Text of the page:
Indeed, the chances to even get there, to see this through, and to succeed, is extremely slim, as the hurdles are very high, and prospect for success often stacked against the plaintiff.

        If one has a case and succeeds, then MSD are likely to appeal, and it goes to the next court. We know how this goes with other matters. They may even engage a claimant in settlement negotiations, trying to pay a person off, or find a discrete other solution. That would stop any precedent being set.

        “Fairness” does not exist under the present law for these very reasons, as the access to law is so restricted and made so damned difficult. We have a powerful ministry that can afford and use the top lawyers they have, and the beneficiary is a tiny little ant, trying to climb Mt Everest on its own, and get to the top. Laughable, really. So much for “fairness” and frivolous contemplations and reflections by those who have the time, money and leisure to spend their time on doing this!

        So I conclude again: “Fairness” in present day New Zealand is a farce in many respects, not much else.

  3. bad12 3

    In 2014 i am voting for Mene Mene, i don’t know if David Clark got to view the Campbell Live look into Mene Mene’s life,

    If not i would recommend He do so, the story of Mene Mene is the true human face on just how ‘unfair’ our little islands have become,

    Whichever Party at 2014 has the best mix of policies that will remove from the life of Mene Mene and His family the gross unfairness they daily suffer will be getting my vote….

  4. Pasupial 4

    So, my local MP; a former treasury official and one-time advisor to David Parker, went to the USA on a scholarship administered by Republicans, and named in honour of a Republican president, where he got to hobnob with Republicans such as Tom Friedman and Colin Powell, this is certainly “interesting”. It also explains why he has been so silent on the local issues recently (though even before this trip he was pretty quiet).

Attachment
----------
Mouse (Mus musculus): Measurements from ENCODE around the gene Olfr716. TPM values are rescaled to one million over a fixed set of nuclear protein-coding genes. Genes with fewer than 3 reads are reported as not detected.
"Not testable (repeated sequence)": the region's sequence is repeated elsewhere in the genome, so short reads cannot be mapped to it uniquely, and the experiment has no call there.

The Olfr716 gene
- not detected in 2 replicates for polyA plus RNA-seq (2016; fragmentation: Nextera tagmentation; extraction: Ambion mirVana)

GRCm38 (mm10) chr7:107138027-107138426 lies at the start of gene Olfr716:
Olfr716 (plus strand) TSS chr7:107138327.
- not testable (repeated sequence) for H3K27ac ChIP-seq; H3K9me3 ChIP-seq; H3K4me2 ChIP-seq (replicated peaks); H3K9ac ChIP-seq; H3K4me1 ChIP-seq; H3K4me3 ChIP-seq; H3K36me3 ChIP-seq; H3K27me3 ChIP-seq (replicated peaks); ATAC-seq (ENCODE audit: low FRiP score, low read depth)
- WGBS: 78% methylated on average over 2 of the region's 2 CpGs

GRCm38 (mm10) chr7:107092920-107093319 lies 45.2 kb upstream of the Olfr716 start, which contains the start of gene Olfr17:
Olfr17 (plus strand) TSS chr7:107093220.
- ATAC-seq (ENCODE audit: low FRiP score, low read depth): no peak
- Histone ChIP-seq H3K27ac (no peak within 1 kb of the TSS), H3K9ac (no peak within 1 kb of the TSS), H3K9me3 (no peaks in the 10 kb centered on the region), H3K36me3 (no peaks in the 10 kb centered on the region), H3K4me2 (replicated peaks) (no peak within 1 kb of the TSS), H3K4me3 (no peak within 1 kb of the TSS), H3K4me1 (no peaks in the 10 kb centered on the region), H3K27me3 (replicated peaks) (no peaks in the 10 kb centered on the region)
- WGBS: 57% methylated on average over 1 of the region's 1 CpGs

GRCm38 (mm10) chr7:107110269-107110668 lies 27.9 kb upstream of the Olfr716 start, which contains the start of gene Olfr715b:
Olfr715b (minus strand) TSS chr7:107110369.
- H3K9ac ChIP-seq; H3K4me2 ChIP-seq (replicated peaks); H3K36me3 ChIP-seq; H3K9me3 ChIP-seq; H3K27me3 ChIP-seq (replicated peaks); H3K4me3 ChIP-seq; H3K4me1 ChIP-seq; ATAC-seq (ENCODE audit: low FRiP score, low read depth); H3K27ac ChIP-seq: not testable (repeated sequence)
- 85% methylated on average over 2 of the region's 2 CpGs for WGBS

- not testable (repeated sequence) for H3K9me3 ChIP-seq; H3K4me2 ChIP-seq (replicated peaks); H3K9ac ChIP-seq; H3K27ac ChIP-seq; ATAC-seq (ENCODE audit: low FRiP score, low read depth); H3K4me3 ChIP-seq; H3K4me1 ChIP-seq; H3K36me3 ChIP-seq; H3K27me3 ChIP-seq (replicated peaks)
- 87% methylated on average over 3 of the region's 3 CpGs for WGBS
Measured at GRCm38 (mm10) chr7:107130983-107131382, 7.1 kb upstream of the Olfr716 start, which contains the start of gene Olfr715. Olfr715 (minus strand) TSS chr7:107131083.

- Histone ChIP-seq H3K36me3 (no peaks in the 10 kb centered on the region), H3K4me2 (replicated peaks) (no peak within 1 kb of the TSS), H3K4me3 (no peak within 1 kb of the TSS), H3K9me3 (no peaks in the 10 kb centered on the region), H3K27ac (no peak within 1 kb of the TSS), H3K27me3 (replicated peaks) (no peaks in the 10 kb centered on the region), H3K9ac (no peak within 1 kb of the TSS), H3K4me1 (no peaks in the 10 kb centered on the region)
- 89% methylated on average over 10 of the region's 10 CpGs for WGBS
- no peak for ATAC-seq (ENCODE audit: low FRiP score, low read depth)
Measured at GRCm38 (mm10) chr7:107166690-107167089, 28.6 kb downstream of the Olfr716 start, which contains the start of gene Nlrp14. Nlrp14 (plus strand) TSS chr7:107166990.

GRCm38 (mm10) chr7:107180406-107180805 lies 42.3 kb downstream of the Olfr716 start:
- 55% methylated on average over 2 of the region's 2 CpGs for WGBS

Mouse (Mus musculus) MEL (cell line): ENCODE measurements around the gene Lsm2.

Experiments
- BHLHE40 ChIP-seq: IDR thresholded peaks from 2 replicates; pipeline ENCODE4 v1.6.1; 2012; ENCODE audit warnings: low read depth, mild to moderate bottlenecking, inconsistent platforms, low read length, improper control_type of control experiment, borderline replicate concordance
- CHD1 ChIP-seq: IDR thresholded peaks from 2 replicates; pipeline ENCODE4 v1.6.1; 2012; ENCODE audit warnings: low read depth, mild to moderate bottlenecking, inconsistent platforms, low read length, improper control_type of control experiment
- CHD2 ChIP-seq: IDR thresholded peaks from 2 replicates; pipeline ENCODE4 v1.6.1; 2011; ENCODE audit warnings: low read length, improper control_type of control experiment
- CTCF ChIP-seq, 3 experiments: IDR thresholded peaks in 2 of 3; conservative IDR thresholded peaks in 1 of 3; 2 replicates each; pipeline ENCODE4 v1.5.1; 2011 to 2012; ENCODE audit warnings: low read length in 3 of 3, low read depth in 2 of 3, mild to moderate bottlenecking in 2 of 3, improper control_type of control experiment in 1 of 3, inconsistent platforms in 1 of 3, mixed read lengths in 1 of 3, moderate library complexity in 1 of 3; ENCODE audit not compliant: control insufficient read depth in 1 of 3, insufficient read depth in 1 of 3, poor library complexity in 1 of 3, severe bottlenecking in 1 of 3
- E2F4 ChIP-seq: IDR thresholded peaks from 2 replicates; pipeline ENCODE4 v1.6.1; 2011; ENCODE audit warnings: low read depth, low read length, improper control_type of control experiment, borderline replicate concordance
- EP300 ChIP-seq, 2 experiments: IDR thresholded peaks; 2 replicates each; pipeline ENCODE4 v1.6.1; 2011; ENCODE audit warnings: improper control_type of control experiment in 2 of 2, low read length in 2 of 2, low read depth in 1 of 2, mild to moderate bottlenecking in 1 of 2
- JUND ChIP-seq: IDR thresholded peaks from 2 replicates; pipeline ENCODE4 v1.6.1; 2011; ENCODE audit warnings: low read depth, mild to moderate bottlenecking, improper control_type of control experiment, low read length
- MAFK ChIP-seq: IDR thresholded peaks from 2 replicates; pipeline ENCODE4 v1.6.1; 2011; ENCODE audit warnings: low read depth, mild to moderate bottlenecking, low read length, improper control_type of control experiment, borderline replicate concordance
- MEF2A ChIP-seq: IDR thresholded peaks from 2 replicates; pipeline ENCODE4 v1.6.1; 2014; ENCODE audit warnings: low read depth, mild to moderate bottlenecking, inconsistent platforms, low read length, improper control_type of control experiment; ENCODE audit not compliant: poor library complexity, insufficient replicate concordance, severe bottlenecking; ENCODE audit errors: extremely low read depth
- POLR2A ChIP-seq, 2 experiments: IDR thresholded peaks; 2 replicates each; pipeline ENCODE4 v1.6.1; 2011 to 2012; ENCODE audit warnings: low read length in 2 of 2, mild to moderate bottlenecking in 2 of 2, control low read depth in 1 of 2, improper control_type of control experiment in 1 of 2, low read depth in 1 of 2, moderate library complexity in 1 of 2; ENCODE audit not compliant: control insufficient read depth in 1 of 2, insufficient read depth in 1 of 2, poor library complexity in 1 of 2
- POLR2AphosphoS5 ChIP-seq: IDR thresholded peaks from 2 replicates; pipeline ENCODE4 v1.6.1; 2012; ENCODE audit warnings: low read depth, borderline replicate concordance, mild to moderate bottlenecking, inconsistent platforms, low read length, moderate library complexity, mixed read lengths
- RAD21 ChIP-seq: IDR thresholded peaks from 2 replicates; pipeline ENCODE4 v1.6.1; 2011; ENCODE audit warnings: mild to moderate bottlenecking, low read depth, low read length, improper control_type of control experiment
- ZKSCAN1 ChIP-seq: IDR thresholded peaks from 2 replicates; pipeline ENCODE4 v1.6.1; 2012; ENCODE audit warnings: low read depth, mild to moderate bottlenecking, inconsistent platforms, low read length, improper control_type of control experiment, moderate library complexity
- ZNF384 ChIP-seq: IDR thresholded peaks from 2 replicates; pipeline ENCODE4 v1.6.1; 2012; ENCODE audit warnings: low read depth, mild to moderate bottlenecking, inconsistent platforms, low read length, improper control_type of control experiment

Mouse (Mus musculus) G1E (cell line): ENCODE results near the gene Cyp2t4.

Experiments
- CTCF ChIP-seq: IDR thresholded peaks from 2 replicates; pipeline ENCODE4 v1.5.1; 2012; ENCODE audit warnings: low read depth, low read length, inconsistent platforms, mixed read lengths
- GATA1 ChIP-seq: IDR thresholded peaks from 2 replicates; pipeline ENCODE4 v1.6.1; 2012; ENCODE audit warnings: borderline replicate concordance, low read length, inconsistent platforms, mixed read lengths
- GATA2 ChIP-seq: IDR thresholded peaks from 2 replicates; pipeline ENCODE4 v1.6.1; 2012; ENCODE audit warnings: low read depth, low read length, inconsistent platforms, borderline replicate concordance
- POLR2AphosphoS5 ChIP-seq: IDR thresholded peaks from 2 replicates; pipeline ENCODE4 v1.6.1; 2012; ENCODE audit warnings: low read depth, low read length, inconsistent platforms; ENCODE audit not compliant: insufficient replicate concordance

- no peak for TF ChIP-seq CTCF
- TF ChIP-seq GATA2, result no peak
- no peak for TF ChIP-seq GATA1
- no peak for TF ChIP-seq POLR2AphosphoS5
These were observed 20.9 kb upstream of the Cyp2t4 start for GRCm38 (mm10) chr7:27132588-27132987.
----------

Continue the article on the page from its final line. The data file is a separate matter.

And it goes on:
Since I’ll be walking past there anyway this avo, I might drop into the local Green party office and see if the need volunteers to work towards getting Meteria Turei elected as Dunedin North electorate MP in 2014. The Labour party has become a sad joke in New Zealand – what a step down David Clark is for Dunedin North after Pete Hodgeson!

    • Peter 4.1

      That’s a bit harsh. I’ve found the adjustment from Pete to David hard too, and I don’t put the work in for the electorate like I once did, but that was a damned good values-based article from David Clark, and Labour generally hates running value arguments.

      • Michael 4.1.1

        It’s just spin until Clark matches his words with deeds.

        • Colonial Viper

          Well, it’s a bit difficult for “deeds” when you don’t have the power of the Treasury benches.

      • Pasupial 4.1.2

        Harsh, but not inaccurate? That pic in the ODT with General Powell (chairman of the Eisenhower Fellowships) was most angryfying. Especially after reading Clark’s breathless namedropping of Tom (flat earth) Friedman on his blog the other night.

        I’d rather you were right about Labour: They just seem like the Lite Right to me.

        • Peter

          Look, I know. I didn’t back David in the Dn North selection for a variety of reasons, but he’ll make a good Cabinet minister one day.

    • tamati 4.2

      Eisenhower is nothing like the Republicans of today, you’re being pretty harsh on the old guy.

    • Murray Olsen 4.3

      Personally, I’d ban anyone who went to the US on a political fellowship from participation in politics. The seppos just see these fellowships on a scale ranging from American tv programs through to military coups. There is very little about either fairness or freedom that we can learn from their political system.